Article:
Sharapova Will Be Welcomed Back, Says WTA Chief

Steve Simon, the head of the Women's Tennis Association, has remarked Maria Sharapova can expect a spree of wild cards after she makes a return to the game.

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The 15-month doping ban will leave the tennis star without ranking points and many in the sport fraternity had questioned whether major tournaments such as the French Open and Wimbledon might turn their back on her because of her doping conviction. However, the WTA chief remarked he believes the game will welcome Sharapova back. Simon remarked he would not want to put them in a position and added Maria has conducted herself with a great deal of integrity.

The head of the Women's Tennis Association said Maria admitted the positive test and she went through the process, and she came out with an extended penalty which she is now serving. Simon said she will deserve to be welcomed back when it is finished. The WTA chief added Maria has marketability and she is a player who can sell tickets. Simon added she will be starting from scratch on the rankings table but he is sure she will be hungry to get back to the top of the game.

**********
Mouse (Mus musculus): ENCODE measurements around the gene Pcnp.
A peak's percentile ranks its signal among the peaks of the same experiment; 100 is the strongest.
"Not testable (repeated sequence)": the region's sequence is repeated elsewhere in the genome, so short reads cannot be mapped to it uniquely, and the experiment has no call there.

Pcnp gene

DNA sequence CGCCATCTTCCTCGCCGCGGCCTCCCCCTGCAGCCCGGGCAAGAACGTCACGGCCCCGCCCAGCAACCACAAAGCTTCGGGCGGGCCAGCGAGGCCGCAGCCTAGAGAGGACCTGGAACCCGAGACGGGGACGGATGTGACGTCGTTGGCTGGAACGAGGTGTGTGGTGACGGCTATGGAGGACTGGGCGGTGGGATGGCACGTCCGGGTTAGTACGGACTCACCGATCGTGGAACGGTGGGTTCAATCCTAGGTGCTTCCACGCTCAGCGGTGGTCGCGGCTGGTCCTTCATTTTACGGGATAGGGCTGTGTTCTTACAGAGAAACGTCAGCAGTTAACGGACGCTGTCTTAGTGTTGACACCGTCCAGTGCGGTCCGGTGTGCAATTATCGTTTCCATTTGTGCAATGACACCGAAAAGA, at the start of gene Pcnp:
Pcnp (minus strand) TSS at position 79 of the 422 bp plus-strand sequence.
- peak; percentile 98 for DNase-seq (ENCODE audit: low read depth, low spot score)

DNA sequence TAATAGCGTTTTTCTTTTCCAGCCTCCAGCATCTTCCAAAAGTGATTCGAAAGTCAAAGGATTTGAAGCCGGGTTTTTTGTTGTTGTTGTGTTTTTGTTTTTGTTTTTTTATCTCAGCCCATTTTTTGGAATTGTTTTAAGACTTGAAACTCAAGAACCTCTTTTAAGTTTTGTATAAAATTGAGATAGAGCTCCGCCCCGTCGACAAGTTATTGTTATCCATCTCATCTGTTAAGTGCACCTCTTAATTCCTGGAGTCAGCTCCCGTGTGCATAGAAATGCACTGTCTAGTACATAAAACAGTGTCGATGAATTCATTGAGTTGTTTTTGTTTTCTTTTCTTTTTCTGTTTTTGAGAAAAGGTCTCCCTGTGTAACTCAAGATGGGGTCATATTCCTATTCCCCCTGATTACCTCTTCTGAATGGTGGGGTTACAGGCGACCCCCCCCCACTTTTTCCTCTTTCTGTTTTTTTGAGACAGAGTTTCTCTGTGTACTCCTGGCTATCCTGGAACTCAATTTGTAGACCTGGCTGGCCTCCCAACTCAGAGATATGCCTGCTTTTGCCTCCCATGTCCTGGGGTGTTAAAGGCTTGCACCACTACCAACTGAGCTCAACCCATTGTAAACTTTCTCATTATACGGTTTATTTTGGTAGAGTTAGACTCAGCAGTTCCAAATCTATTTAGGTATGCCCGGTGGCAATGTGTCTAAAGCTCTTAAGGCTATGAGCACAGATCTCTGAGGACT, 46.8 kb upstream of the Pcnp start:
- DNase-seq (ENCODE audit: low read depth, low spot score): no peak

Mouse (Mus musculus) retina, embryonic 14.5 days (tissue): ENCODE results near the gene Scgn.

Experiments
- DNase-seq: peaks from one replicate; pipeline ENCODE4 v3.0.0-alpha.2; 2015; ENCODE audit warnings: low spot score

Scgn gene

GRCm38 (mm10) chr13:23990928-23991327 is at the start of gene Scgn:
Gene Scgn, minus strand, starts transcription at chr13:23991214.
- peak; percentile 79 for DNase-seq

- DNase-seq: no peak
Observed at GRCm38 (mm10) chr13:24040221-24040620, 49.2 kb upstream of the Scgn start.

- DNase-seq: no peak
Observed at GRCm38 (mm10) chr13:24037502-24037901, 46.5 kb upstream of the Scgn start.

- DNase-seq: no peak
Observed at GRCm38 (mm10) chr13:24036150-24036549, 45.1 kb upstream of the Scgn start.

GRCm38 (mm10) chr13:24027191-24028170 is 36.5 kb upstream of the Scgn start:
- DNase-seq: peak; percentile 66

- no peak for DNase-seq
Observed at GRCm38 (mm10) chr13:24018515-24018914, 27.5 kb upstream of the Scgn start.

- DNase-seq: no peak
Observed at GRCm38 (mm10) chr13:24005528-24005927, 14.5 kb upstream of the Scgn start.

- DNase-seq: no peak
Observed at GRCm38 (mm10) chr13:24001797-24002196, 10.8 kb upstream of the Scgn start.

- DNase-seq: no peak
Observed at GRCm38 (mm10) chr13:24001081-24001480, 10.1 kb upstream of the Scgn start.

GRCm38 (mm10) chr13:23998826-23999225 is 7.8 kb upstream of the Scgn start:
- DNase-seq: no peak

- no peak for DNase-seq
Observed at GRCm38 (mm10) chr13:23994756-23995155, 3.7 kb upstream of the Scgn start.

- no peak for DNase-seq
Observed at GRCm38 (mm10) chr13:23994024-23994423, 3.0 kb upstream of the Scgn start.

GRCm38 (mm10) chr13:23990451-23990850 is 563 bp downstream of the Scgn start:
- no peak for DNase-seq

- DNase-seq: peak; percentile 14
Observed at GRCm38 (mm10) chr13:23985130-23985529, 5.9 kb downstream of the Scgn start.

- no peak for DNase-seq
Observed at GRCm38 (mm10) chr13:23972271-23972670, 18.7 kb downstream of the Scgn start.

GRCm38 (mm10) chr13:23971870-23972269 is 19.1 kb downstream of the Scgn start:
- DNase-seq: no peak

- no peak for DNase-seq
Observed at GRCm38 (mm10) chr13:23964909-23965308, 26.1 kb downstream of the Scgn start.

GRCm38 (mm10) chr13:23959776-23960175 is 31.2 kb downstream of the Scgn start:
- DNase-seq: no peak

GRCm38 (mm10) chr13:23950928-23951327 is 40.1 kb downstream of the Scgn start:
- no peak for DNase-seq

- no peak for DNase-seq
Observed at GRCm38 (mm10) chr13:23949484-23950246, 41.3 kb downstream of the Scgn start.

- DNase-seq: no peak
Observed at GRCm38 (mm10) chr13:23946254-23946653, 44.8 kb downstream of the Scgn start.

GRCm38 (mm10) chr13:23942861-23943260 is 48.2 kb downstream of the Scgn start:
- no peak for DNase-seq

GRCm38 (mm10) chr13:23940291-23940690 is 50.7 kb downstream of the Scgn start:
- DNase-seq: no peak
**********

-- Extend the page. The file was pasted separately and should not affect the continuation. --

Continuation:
Maria has criticized the International Tennis Federation after the Court of Arbitration for Sport released its verdict. In its statement, the CAS reduced the doping ban imposed on Maria Sharapova.

Maria said the ITF tried to make an example of her and wanted her to get banned for a period of four years. The ITF defended itself and said the ITF took the position that it is the independent tribunal's responsibility to determine what the appropriate sanction should be and added this included the decision as to whether Sharapova met the requirements set out in the tennis anti-doping program - which are the same as those in the WADA code - for a reduction from the default four-year suspension for the use of a non-specified substance such as Meldonium. It was further remarked by the ITF that it did not try to ban Sharapova for four years. The ITF also remarked the members of the independent tribunal, which consisted of a barrister as chairman and medical and scientific experts as co-members, are appointed by the ITF and also commented that the legal team of Sharapova was given the opportunity to object to any member of that tribunal, and they agreed in writing that they had no such objection.

The CAS ruled degree of fault of the 29-year-old former Wimbledon champion and ex-world No. 1 fell short of the ITF’s description of “significant” but added Maria was “still the sole author of her own misfortune” in carrying on continuing making use of Meldonium after the drug had been added to the World Anti-Doping agency’s banned list.

Maria Sharapova will be free to make a return to competition on April 26 next year. Theoretically, Sharapova's first tournament back could be the French Open but the tennis star may need to quickly accumulate ranking points so she can qualify for Paris and Wimbledon, unless she is given wildcards. The former world no. 1 won Wimbledon aged 17 in 2004 and also the French Open in 2012 and 2014.

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